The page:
Memphis Model Crisis Intervention Team Program

*Update: February 2021 - This model does not reflect the current stance of Pivot. 

Since this blog was published, Pivot staff have reviewed developments in the efficacy of the Memphis Model, and received feedback from community members regarding its inability to address the needs of people experiencing crises. For this reason, this blog and its policy position are subject to internal review and will be updated in 2021.

The Memphis Crisis Intervention Team (CIT) is an innovative police-based first responder program that has become nationally known as the "Memphis Model" of pre-arrest jail diversion for those in a mental illness crisis. This program provides law enforcement-based crisis intervention training for helping those individuals with mental illness. Involvement in CIT is voluntary and based in the patrol division of the police department. In addition, CIT works in partnership with those in mental health care to provide a system of services that is friendly to the individuals with mental illness, family members, and the police officers. CIT has been recognized as a best practice model by multiple (US) organizations (Source:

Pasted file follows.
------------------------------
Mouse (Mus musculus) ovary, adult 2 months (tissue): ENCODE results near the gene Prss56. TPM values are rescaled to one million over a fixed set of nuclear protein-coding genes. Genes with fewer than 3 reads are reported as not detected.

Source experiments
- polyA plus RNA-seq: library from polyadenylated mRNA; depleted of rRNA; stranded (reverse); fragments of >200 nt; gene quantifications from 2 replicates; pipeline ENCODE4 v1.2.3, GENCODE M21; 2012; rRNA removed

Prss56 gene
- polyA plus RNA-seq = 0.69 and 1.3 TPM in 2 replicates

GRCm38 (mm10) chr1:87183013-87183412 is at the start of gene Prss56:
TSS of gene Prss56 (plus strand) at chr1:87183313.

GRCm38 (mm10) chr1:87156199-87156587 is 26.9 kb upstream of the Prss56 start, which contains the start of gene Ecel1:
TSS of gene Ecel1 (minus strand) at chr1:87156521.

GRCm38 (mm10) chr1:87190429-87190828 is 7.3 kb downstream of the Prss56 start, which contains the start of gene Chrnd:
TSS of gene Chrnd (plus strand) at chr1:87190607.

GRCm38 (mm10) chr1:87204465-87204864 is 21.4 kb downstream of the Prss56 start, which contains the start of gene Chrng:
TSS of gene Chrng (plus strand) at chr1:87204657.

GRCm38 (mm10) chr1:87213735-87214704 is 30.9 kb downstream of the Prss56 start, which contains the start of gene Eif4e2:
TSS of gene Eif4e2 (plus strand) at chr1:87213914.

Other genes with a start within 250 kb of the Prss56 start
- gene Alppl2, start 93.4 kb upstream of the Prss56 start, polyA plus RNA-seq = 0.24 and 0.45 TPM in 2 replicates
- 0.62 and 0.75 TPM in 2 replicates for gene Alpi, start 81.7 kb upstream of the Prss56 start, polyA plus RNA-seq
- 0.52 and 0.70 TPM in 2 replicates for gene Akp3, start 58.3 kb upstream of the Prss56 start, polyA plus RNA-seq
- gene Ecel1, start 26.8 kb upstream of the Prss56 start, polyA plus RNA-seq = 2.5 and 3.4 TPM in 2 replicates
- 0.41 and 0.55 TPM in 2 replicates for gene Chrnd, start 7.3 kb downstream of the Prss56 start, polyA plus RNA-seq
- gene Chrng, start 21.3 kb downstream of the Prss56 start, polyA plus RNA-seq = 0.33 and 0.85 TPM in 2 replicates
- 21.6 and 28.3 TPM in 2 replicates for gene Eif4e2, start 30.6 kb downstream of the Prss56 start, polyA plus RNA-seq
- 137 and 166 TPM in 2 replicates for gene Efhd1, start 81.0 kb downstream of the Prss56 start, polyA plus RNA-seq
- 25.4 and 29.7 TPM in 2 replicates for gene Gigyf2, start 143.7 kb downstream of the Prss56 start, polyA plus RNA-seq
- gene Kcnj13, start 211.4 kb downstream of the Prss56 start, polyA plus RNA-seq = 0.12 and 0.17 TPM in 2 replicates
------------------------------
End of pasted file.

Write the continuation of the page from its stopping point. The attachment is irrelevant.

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The basic elements of the Memphis Model include:

  • a core 20% of patrol officers selected for their knowledge of mental illness, characteristics of patience, compassion, and communication;

  • CIT officers spread throughout the city on all shifts, performing regular patrol duties, identified with a CIT officer pin, and available for immediate dispatch to a mental health crisis scene;

  • a specialized 40-hour training program for CIT officers which includes core components on mental illnesses, medications, cross-cultural mental health issues, drug use/dependency, local services, mental health law, interactions with persons living with mental illness, and especially crisis de-escalation communications;

  • a specialized 8 – 16 hour training for call takers/dispatchers to familiarize them with the CIT program, how to identify a mental health related call, and questions to ask to obtain further information to forward to dispatched officers; and 

  • a one-stop no refusal emergency receiving centre (hospital based or otherwise) with 15-minute "turnaround time" policy for CIT officers. This receiving centre would provide a single point of entry for immediate assessment and care for the individual in crisis and provide referral to community services as needed and appropriate.

Memphis Model CIT is an innovative, community-based, and collaborative program to increase safety for persons in crisis, family members, the public, and police officers, and to divert individuals living with mental illness from the criminal justice system to appropriate mental health supports in a safe and effective manner.

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